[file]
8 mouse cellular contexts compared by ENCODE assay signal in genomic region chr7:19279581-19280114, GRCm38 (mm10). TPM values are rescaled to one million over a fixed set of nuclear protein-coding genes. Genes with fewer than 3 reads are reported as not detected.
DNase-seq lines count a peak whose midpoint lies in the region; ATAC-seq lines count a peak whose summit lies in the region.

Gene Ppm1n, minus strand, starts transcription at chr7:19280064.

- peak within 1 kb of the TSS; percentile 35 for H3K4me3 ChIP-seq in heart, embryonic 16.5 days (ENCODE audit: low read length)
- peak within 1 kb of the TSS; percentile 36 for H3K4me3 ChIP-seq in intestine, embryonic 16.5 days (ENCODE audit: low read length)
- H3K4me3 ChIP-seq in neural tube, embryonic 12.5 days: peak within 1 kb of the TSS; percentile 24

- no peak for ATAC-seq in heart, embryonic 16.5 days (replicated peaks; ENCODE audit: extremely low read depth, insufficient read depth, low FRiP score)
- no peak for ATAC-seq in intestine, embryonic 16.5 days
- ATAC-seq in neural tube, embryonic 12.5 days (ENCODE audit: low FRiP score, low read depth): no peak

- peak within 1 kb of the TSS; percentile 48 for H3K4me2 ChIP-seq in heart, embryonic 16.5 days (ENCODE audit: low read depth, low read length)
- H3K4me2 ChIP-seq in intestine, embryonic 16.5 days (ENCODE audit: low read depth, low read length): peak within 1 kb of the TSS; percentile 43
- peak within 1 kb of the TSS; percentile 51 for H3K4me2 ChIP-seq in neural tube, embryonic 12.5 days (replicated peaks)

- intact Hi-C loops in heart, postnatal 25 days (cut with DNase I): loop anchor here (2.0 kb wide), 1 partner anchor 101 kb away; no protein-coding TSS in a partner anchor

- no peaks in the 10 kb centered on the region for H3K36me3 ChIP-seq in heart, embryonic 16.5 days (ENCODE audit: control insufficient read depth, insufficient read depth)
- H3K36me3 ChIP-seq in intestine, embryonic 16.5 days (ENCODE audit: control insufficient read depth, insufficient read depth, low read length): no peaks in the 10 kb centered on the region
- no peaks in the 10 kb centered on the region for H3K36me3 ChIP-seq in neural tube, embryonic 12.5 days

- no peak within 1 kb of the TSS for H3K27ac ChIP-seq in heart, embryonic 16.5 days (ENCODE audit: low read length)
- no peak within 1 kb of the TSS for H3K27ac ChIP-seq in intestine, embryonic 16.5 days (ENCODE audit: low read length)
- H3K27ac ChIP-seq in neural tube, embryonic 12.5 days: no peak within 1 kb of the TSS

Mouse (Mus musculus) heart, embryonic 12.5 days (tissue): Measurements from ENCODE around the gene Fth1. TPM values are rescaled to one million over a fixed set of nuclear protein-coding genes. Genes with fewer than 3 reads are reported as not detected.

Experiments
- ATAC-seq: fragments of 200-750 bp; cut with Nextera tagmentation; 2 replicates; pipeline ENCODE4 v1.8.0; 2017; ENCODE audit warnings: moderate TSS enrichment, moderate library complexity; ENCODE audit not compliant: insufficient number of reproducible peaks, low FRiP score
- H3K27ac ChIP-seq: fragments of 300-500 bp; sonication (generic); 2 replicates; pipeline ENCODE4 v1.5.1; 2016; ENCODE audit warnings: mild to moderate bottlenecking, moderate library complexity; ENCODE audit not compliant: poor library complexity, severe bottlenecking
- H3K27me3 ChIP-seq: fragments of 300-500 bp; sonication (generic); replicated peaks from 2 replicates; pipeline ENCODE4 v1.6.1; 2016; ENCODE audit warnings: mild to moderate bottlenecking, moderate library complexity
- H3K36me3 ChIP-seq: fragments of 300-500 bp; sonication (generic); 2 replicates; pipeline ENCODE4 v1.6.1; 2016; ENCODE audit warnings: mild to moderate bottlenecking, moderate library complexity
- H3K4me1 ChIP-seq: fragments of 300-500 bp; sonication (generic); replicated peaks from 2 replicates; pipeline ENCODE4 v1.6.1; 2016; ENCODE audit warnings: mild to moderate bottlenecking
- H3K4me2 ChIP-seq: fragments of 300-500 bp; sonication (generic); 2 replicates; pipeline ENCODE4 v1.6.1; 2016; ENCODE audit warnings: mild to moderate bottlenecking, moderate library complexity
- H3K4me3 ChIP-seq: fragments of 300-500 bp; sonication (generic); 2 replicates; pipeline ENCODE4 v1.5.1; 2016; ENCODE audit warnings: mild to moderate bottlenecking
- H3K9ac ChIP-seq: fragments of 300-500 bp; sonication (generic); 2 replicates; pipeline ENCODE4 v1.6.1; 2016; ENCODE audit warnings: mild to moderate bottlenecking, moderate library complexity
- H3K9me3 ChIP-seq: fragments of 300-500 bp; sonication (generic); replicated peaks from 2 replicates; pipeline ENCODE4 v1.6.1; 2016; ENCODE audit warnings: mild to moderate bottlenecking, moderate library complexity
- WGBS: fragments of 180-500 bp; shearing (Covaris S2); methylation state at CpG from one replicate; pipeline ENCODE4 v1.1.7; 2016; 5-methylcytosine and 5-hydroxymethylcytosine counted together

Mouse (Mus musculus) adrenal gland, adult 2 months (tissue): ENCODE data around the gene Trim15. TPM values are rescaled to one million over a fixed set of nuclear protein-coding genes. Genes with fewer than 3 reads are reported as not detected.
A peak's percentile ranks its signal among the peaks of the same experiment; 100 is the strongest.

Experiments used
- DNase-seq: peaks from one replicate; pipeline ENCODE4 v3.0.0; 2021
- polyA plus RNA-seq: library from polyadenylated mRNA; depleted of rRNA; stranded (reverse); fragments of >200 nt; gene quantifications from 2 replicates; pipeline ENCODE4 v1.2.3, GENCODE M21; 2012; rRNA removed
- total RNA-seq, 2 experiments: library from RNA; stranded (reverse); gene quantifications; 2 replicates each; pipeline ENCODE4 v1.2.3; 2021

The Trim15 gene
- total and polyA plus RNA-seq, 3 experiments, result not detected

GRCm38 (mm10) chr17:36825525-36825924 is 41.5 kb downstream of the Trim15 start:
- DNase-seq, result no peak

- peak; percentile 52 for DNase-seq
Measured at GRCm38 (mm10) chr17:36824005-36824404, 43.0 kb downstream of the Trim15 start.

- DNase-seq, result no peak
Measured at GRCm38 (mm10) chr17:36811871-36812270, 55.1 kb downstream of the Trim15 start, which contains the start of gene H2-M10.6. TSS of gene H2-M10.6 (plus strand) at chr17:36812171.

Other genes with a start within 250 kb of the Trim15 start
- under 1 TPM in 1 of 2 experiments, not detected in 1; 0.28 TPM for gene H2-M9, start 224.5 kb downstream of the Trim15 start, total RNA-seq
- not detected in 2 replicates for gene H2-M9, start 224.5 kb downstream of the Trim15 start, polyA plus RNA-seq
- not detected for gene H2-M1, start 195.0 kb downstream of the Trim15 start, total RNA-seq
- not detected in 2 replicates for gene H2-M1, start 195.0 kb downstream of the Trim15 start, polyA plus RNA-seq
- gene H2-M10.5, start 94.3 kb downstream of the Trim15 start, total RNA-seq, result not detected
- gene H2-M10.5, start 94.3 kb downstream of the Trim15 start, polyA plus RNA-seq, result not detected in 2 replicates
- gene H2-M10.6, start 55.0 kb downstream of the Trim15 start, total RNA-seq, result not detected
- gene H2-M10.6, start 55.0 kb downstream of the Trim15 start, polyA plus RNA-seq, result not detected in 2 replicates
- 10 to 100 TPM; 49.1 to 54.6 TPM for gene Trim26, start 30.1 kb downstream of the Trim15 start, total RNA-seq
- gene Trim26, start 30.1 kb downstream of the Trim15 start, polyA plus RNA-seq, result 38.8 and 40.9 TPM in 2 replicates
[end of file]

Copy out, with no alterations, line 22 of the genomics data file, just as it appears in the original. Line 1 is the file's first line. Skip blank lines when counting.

- ATAC-seq: fragments of 200-750 bp; cut with Nextera tagmentation; 2 replicates; pipeline ENCODE4 v1.8.0; 2017; ENCODE audit warnings: moderate TSS enrichment, moderate library complexity; ENCODE audit not compliant: insufficient number of reproducible peaks, low FRiP score